Along with the four transfers, the Gators added a lone signee in freshman Kowacie Reeves Jr., who arrived on UF’s campus June 22, bringing the list of Florida’s available scholarship players to 10 – although the list may certainly grow within the next week.
6-foot-11 forward Colin Castleton – who entered his name in the NBA draft and signed with an NCAA-certified agent, giving him the opportunity to return to school — has until July 7 to decide whether to keep his name in the draft or return to Florida for his senior season.
Castleton has been working out primarily in Las Vegas throughout the pre-draft process and has yet to make a decision on his future despite not being invited to either the NBA or G-League combine, according to Chris Harry of FloridaGators.com,
"I wouldn't say I'm leaning either way. I'm still open," Castleton told Harry. "I'm really still focused on these next few days and leaving my best impression on these NBA guys. Whatever I decide, I think it will turn out great."
Castleton, a DeLand native who averaged 12.4 points and 6.4 rebounds per game during his first season at Florida after transferring from Michigan, has already had individual workouts with Memphis, Milwaukee and Minnesota, with a final trip scheduled later in the week with the Cleveland Cavaliers.
It might come as a surprise to some, but a significant portion of Castleton’s offseason workouts have consisted of a skill-set he displayed just once last season: His 3-point shooting prowess.
Castleton’s individual workouts concluded with him attempting 100 3-point shots, per Harry. Castleton says he made more than 60 each time.
And Castleton isn’t the only Gator whose status is unknown as pre-season preparation commences.
Keyontae Johnson’s situation and role with the team remains unclear as the forward heads into his senior season with UF. Johnson has remained around the program since his Dec. 12 collapse at Florida State, though it’s uncertain whether or not he’ll be cleared by Florida to resume basketball activities. Johnson opted not to enter his name into the NBA draft as he continued to recover and train for a potential return to the basketball court.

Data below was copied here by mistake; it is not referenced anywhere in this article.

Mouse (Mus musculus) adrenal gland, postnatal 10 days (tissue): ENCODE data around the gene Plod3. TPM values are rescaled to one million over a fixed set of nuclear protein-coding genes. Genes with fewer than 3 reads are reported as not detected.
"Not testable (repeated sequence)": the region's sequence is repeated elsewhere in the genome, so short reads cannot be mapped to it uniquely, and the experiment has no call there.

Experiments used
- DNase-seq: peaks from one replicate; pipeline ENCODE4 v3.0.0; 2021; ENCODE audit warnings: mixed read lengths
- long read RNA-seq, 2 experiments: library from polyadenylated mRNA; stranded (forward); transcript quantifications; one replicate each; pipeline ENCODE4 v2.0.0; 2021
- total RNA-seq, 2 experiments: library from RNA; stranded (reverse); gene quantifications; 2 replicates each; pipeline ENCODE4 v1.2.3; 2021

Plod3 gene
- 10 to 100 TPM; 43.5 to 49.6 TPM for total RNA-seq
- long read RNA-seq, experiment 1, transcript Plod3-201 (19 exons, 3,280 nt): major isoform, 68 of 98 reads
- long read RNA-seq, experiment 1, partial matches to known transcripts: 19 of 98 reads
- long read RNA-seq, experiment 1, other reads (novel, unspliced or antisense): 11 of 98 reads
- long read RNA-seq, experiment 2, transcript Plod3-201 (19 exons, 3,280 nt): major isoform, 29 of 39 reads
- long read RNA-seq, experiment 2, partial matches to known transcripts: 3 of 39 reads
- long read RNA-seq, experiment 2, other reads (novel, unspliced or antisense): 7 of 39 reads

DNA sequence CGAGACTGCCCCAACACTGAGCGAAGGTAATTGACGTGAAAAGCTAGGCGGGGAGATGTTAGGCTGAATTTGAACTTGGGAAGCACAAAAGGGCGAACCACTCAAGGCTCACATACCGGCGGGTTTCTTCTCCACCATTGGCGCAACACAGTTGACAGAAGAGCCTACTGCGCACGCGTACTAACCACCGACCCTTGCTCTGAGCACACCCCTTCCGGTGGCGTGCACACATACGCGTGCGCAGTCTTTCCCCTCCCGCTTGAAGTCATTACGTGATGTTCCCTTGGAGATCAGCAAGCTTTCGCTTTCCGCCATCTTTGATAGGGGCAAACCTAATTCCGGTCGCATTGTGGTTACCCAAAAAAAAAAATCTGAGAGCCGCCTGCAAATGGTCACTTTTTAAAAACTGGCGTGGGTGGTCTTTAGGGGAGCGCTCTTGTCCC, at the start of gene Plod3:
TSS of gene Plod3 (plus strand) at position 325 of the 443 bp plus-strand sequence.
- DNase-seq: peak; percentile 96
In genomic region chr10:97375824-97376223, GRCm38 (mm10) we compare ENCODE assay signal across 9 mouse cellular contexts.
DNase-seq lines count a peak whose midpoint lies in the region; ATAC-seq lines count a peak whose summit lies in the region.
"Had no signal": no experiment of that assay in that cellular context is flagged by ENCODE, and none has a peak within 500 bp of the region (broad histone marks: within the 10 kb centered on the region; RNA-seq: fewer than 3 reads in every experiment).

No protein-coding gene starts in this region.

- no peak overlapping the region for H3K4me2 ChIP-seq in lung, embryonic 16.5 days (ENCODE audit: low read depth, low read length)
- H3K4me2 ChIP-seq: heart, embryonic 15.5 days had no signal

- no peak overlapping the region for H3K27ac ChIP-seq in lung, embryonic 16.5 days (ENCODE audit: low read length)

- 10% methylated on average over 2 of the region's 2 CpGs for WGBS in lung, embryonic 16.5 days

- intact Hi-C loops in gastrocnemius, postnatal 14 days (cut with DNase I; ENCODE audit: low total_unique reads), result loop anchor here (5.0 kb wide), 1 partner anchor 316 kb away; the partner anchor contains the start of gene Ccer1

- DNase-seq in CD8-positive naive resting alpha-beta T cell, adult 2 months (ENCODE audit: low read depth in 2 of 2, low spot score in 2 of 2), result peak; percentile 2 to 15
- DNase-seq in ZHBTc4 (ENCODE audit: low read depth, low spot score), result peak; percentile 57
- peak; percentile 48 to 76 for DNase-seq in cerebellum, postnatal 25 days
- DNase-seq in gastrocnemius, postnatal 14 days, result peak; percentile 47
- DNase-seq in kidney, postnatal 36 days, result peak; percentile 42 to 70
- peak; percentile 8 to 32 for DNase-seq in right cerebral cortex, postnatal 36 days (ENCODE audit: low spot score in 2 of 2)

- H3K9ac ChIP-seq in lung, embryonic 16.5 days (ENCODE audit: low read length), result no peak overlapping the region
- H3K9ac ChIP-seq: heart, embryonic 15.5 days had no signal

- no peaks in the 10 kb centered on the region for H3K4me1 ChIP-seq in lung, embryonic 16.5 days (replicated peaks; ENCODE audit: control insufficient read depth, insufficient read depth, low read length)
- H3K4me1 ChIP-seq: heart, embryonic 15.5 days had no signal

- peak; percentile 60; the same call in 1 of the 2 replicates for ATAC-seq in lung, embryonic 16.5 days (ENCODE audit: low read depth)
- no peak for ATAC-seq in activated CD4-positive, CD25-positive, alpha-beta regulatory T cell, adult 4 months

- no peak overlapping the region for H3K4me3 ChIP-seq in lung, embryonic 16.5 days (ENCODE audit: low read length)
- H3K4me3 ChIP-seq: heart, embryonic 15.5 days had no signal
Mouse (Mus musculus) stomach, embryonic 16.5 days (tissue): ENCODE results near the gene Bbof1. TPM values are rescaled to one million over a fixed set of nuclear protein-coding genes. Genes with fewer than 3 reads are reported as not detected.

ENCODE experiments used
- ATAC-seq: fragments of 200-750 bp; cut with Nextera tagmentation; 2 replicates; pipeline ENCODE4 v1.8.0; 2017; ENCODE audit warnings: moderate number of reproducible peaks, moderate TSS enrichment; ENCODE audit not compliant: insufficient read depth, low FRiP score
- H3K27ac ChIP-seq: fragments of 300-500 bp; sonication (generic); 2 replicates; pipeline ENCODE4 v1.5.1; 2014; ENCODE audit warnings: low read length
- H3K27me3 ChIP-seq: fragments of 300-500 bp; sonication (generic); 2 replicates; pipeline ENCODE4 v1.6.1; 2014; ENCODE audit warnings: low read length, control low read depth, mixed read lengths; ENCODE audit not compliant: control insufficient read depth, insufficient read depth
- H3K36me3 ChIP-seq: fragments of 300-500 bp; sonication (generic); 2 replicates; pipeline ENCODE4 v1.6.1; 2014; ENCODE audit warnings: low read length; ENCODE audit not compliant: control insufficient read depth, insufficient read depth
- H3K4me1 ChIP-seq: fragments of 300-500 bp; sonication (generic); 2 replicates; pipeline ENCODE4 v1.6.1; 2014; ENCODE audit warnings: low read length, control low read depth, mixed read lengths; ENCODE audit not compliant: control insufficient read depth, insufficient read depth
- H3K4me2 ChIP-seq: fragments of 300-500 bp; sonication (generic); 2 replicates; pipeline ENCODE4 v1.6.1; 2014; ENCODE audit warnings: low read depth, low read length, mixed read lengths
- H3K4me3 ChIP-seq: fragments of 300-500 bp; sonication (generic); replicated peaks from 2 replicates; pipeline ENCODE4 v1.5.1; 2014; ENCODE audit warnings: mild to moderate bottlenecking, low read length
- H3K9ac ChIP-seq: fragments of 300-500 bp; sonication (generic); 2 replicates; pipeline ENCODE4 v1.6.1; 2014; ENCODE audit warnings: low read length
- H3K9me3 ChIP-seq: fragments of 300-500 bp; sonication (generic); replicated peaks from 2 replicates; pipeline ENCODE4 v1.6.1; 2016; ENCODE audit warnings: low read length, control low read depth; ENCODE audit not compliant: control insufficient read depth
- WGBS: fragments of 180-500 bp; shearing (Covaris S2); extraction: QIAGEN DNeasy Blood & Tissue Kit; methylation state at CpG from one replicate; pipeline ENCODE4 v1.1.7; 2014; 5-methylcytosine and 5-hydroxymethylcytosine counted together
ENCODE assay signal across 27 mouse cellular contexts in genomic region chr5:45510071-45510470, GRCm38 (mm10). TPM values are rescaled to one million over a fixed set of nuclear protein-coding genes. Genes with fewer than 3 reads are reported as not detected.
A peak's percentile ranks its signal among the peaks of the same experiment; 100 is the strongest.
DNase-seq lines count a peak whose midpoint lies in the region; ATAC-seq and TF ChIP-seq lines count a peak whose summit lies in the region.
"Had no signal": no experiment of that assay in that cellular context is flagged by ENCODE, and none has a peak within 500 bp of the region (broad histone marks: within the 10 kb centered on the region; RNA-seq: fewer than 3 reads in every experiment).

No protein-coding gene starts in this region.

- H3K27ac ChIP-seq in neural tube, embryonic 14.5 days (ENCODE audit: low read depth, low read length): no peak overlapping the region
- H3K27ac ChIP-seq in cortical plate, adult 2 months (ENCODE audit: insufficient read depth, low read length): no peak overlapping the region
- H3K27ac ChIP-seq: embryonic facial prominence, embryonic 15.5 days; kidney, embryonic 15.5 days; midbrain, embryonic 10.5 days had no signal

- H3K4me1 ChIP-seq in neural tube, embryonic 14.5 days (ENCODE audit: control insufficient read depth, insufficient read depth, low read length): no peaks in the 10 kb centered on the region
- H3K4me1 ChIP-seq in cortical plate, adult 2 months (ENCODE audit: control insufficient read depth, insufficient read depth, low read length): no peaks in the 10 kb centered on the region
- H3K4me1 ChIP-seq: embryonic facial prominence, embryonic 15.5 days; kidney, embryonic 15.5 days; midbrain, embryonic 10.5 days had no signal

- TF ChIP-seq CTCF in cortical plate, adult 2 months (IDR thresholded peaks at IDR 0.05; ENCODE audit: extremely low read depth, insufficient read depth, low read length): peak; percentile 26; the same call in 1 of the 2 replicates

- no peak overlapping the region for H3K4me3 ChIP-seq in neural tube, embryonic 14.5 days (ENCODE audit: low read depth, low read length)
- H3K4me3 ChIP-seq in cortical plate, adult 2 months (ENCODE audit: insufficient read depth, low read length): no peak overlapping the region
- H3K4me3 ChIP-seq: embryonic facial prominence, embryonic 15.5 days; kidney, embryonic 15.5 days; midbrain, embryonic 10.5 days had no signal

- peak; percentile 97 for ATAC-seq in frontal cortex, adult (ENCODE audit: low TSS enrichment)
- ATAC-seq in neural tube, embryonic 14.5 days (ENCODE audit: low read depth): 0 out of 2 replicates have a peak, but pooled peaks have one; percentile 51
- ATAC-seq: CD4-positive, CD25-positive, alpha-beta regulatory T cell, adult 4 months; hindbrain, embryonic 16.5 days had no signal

As expected, White didn’t provide any further clarity on Johnson’s current situation or progress — the program has repeatedly said any information in the future will come from Johnson himself — he did touch on Johnson’s collapse when asked his thoughts on Florida’s 2020-21 season.
“It was very trying. It was a year that will always be in my mind defined by a traumatic event to a guy we’re very very close with, our best player probably, probably the best player I’ve ever coached, the SEC’s preseason player of the year,” White said. “But also defined by the fact that we overcame an incredible amount of adversity, led by Keyontae, really led by student-assistant coach in Keyontae Johnson, who really pulled us through.
"And, you know, you get upset by Oral Roberts in the second round, and no one wanted that obviously, I was upset as anyone and disappointed as anyone, but really more disappointed for our guys and for Keyontae. But when you really think about it and take a step back and timelapse us a little bit, the fact that we got to the tournament and advanced despite all that adversity, was a great accomplishment, it really was. We want to get further, of course, but no one in college basketball had to endure what these student-athletes endured last season.”